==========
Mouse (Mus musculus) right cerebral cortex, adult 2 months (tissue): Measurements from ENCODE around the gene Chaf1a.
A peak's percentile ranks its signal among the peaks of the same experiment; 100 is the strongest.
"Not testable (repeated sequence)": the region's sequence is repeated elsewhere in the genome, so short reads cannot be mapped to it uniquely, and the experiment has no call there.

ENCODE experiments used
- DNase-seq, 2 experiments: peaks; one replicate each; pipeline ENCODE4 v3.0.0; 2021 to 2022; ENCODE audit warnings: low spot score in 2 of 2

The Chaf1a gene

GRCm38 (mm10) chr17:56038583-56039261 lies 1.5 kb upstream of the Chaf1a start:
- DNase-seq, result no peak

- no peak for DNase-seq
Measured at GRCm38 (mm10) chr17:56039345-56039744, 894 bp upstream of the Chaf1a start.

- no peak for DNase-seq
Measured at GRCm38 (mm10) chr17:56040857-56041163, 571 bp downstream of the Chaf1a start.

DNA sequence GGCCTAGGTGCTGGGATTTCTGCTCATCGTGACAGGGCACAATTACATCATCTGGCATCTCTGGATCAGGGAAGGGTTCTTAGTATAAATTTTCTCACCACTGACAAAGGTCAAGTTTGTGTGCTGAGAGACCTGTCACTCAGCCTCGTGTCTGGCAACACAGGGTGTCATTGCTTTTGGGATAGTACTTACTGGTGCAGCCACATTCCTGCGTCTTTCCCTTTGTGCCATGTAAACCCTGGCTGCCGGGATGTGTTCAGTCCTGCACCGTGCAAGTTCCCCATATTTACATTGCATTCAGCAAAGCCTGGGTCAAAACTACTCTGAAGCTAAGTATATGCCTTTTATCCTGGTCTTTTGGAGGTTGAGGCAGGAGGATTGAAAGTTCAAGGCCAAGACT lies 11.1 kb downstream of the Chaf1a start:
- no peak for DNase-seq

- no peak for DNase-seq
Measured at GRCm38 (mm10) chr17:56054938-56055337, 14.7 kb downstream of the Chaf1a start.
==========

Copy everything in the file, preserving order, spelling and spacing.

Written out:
Mouse (Mus musculus) right cerebral cortex, adult 2 months (tissue): Measurements from ENCODE around the gene Chaf1a.
A peak's percentile ranks its signal among the peaks of the same experiment; 100 is the strongest.
"Not testable (repeated sequence)": the region's sequence is repeated elsewhere in the genome, so short reads cannot be mapped to it uniquely, and the experiment has no call there.

ENCODE experiments used
- DNase-seq, 2 experiments: peaks; one replicate each; pipeline ENCODE4 v3.0.0; 2021 to 2022; ENCODE audit warnings: low spot score in 2 of 2

The Chaf1a gene

GRCm38 (mm10) chr17:56038583-56039261 lies 1.5 kb upstream of the Chaf1a start:
- DNase-seq, result no peak

- no peak for DNase-seq
Measured at GRCm38 (mm10) chr17:56039345-56039744, 894 bp upstream of the Chaf1a start.

- no peak for DNase-seq
Measured at GRCm38 (mm10) chr17:56040857-56041163, 571 bp downstream of the Chaf1a start.

DNA sequence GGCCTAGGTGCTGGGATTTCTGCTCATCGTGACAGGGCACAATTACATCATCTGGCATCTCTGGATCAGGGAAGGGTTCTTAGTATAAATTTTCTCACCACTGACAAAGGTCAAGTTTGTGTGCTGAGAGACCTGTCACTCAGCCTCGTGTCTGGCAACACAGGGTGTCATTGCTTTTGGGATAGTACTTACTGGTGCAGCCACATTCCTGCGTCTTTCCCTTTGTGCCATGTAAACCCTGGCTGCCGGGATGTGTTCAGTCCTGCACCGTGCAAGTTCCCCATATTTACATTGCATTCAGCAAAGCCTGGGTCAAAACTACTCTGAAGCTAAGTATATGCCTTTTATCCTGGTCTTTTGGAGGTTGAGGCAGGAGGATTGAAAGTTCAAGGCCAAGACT lies 11.1 kb downstream of the Chaf1a start:
- no peak for DNase-seq

- no peak for DNase-seq
Measured at GRCm38 (mm10) chr17:56054938-56055337, 14.7 kb downstream of the Chaf1a start.